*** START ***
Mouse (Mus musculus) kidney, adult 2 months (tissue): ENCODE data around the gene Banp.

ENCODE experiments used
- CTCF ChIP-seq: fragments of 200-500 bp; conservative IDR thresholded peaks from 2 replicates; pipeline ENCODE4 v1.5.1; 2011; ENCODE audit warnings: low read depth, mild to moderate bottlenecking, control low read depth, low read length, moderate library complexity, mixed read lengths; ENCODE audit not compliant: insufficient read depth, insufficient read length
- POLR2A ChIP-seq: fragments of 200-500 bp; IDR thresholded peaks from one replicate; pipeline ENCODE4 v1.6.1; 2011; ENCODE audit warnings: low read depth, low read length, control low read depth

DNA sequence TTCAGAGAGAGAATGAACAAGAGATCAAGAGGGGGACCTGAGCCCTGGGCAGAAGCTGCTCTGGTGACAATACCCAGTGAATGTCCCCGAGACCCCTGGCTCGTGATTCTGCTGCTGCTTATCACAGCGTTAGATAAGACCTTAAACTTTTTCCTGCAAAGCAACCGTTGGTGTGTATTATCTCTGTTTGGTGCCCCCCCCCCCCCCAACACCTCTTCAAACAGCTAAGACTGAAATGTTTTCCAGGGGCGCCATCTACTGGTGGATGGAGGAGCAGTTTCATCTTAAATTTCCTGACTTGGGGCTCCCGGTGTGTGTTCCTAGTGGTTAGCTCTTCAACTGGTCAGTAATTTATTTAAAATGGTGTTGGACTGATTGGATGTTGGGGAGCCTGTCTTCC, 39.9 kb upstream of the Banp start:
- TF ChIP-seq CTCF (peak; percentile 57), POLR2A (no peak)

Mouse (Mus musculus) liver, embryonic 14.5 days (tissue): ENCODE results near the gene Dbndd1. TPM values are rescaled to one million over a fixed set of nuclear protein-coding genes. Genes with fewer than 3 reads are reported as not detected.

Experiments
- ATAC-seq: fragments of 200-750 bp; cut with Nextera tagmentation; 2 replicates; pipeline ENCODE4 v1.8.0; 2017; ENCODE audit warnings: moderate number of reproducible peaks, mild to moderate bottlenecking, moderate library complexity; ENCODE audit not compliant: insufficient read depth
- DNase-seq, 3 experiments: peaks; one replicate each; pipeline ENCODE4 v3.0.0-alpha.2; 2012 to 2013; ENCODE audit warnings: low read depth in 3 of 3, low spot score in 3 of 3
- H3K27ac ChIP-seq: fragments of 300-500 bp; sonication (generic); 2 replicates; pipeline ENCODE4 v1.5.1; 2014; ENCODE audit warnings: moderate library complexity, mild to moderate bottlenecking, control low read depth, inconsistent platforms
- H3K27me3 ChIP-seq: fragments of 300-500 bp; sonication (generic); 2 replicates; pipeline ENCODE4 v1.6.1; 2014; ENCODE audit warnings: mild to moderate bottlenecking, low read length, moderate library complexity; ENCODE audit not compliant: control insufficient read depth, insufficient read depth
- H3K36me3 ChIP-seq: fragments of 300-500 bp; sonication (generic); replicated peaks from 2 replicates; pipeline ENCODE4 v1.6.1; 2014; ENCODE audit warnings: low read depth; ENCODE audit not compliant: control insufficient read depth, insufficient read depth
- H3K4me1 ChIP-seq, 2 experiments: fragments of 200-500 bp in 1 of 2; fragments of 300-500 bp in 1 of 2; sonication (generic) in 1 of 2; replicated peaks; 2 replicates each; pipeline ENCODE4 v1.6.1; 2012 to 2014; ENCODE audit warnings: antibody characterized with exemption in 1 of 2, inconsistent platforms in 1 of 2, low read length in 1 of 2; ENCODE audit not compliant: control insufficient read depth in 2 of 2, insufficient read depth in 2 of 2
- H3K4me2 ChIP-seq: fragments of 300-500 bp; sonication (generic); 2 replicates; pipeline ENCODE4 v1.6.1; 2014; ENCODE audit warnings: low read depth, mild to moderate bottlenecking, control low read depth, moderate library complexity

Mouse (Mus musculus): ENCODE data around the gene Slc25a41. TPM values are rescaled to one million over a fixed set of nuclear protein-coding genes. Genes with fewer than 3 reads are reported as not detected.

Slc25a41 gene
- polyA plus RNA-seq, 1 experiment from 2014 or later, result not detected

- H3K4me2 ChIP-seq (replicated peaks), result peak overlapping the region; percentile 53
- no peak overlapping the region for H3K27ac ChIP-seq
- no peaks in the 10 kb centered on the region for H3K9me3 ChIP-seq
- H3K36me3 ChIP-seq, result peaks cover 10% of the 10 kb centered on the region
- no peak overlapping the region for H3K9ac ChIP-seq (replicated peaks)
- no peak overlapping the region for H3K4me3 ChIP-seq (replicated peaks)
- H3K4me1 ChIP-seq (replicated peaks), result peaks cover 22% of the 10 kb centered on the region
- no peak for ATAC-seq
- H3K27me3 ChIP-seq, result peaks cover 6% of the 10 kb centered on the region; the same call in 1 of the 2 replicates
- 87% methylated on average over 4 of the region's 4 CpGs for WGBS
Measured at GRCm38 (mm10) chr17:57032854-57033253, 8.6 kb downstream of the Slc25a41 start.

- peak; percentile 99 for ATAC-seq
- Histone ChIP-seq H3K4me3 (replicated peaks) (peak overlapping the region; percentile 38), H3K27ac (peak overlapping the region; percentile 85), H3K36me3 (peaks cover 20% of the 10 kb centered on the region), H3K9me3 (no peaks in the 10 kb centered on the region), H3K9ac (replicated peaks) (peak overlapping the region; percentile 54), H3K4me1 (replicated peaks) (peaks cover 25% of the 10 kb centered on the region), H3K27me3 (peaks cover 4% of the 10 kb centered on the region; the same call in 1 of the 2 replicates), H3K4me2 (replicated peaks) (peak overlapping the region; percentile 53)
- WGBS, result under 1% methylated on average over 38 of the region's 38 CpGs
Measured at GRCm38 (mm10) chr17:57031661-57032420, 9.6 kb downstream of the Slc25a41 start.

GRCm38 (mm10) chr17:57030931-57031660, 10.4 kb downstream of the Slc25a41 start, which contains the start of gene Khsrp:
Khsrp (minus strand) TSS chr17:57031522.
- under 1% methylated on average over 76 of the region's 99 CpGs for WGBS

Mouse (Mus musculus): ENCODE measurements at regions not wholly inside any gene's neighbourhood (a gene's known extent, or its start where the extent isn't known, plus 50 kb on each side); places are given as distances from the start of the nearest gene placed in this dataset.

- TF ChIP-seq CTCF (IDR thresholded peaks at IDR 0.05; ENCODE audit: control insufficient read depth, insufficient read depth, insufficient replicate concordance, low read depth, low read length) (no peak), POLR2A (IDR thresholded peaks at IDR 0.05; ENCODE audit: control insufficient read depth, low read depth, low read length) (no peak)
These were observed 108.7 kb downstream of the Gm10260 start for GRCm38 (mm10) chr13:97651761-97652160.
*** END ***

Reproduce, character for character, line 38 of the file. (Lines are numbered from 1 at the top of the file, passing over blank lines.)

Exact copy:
- TF ChIP-seq CTCF (IDR thresholded peaks at IDR 0.05; ENCODE audit: control insufficient read depth, insufficient read depth, insufficient replicate concordance, low read depth, low read length) (no peak), POLR2A (IDR thresholded peaks at IDR 0.05; ENCODE audit: control insufficient read depth, low read depth, low read length) (no peak)